A prelude to war - Part II



Continued from A prelude to war - Part I

Outside the gates, the battle would roar relentlessly, and the ground became littered by the bodies of dead men, most of them wearing the colours of the enemy. The east-men were not much superior in number, and they appeared already to be beaten, tired, and unwell, and the battle did not swing in their favour. The captain and his riders did well, for their great skill in riding and strong horses held little regard or respect for the wicked easterlings, and they rode them down like rodents chased by great predators, as they thundered into their failing ranks in wave after wave, riding one way, turning around and then coming back with renewed strength and courage with every strike they made. The east-men did swing their swords feebly, and they held their spears weakly, and had little to set against the mounted lords on armoured horses. A handful brave rohirrim fell to barbed arrows and spears, yet ten more would be avenged for every eorling that lay bleeding or dead upon the ground.

In the distance there were seen a number of lit torches, and even though many feared a second wave of foes, there came none. One scout would report not the sight of easterlings, but what looked more like a smaller band of dunlendings, yet they chose not to engage for reasons unknown. They would disappear into the woods, making no sounds and staying hidden by the cover of evening and a clouded sky with no moon or stars, and they were not seen again that night. Some east-men had broken free from the main battle and set their sights on the village, and on quick, leather-bound feet they made their course towards the village, but to little avail. For as they tried to climb and break the barricades, they were met with heavy axes and sharp spears by guardsmen and villagers, and for those who made it through unseen, it seemed to them that a thick fog had been laid down inside the village, and their sight was poor, and a few distant fires was to be their only measure of direction.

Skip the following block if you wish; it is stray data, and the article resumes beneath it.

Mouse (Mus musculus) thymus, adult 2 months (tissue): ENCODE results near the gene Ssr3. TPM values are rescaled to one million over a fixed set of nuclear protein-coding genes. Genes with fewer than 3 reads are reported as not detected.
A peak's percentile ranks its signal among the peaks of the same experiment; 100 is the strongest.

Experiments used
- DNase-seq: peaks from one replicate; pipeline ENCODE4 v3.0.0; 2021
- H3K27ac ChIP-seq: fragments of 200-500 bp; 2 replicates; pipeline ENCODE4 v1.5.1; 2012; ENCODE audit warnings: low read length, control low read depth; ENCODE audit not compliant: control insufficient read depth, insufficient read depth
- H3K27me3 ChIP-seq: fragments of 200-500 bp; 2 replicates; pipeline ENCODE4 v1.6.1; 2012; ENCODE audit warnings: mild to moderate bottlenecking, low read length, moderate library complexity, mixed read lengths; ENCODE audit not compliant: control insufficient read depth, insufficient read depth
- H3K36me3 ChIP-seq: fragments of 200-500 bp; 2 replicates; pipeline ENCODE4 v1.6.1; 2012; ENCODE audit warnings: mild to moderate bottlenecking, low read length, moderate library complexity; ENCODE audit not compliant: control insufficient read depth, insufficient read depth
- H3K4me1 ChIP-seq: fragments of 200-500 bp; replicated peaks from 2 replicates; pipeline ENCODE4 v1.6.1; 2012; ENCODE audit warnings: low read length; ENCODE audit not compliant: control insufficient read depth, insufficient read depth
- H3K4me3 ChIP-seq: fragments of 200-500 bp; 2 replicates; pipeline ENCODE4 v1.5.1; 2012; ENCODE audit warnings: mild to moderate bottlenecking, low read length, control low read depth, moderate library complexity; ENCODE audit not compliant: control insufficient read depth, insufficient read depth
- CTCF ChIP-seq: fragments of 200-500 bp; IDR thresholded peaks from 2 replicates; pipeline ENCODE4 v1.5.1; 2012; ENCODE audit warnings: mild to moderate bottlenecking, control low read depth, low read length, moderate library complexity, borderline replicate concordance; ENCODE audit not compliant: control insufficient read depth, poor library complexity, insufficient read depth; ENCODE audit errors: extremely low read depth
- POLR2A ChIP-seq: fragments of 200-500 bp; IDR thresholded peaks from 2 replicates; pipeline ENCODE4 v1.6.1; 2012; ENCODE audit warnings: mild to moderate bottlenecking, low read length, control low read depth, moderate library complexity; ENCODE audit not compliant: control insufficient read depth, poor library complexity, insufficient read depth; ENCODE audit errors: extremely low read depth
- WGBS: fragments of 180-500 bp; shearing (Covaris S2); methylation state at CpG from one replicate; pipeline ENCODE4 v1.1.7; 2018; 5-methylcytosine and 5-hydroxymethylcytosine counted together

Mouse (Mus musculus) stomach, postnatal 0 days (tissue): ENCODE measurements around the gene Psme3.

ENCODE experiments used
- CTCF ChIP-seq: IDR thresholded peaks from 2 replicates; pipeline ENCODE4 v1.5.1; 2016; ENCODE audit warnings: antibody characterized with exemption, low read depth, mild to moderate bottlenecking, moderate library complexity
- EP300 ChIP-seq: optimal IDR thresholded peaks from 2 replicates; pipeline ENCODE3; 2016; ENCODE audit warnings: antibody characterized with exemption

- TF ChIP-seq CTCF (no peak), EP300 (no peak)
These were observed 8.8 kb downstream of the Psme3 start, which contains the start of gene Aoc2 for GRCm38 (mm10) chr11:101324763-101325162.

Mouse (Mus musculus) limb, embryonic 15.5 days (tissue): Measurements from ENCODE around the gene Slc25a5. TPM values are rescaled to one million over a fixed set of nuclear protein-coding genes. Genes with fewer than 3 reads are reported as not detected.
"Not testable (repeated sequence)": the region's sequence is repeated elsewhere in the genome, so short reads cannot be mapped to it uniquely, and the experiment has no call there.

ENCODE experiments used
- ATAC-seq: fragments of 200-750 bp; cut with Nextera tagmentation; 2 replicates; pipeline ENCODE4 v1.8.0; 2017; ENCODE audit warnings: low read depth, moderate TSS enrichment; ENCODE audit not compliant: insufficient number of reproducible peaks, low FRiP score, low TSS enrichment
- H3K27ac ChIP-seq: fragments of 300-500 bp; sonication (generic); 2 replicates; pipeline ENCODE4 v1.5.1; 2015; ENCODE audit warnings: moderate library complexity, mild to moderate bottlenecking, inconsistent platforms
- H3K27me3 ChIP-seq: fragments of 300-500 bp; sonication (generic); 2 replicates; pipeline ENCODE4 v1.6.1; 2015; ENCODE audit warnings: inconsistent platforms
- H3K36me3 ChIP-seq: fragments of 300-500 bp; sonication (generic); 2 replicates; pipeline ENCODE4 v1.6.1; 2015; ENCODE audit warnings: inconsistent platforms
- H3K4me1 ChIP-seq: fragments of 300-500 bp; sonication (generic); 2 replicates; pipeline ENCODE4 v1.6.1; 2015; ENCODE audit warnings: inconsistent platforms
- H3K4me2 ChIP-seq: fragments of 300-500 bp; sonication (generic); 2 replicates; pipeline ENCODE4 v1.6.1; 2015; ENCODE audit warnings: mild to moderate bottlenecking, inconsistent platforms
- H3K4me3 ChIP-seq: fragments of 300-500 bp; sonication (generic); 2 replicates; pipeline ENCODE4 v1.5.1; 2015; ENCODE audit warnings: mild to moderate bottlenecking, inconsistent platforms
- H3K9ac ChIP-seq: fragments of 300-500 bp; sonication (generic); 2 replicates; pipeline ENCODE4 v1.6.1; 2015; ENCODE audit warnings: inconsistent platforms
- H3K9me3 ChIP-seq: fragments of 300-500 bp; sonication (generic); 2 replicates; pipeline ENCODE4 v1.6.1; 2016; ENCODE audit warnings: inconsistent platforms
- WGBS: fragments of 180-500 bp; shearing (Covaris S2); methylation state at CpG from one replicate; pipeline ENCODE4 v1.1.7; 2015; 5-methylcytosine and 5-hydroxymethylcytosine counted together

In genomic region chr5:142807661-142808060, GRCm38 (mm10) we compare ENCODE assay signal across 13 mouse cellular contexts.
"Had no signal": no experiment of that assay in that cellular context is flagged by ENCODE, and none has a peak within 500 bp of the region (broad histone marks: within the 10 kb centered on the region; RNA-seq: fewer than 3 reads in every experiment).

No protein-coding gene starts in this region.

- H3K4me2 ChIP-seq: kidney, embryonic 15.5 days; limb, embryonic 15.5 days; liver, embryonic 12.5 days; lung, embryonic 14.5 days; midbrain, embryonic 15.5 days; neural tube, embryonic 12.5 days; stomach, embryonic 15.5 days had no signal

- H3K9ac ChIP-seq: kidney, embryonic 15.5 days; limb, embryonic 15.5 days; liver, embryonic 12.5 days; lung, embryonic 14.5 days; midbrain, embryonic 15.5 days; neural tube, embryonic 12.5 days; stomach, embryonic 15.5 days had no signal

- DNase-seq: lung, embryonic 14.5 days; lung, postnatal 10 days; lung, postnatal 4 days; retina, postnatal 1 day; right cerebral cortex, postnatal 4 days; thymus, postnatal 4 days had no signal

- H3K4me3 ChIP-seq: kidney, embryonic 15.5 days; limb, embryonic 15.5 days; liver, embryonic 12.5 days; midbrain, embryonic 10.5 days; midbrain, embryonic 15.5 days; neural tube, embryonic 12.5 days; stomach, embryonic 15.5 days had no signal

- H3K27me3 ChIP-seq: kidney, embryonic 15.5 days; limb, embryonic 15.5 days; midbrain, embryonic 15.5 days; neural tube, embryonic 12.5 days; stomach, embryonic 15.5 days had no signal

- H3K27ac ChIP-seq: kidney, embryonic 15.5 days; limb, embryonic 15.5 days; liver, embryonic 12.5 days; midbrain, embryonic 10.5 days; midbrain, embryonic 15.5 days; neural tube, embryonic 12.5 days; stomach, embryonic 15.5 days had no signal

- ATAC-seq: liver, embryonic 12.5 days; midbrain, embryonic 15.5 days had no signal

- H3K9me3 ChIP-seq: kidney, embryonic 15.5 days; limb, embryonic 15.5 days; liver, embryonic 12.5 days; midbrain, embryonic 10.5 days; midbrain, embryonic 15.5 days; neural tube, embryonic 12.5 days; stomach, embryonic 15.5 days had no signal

And then, there appeared to be some semblance of sanity to the madness that many believed had gripped Averel Thane, and his seemingly over-protective care and guarding of his house and its curious belongings, where the ancient pukel-man had rested for untold years. For as the errant east-men made their way through the village, the pukel-man would serve its purpose, or part of it. The east-men stumbled on, tripping over boulders and roots in the fog, and as they came closer to the lit fire, they let out a scream as they then laid eyes upon the pukel-man peeking out of the mist; and its black, hollow eye-sockets stared down upon them with the kind of terrible anger and rage that only dead stone, and long forgotten vengeful spirits, could muster. So deep was the terror and anguish that overcame the east-men, that they threw down their swords and they scattered and fled into the village mist, desperately seeking a way out and find familiar faces. Yet none of them would be seen alive again, and whatever terrors they had seen in the eyes of the pukel-man they would take with them in death, for one by one they fell to a bladed shadow that seemed to follow them through the mist; and swift and deadly it was, hunting them down until none remained.

As night fell, the battle had ended. Eorling and easterling blood had both been spilt and nurtured - or sullied - the earth. Many east-men lay dead outside of Bancross, and a few within the town itself, and those who still lived and breathed were taken in chains to questioning and judgement. Some eorlingas’ hearts would never beat again, while others carried wounds both gravely and barely, and as their battle ended, the healer’s battles began, to save what lives and limbs that still remained, using their own weapons of salves, bandages, and needle and thread. Those who had bled and died would be remembered in tale and song; for war makes corpses of men, and on the foundations of blood and broken bones, there will always be a monument to honour and remember those who gave everything for their home and kin. 

And even though the war had barely started, life would go on in the Mark.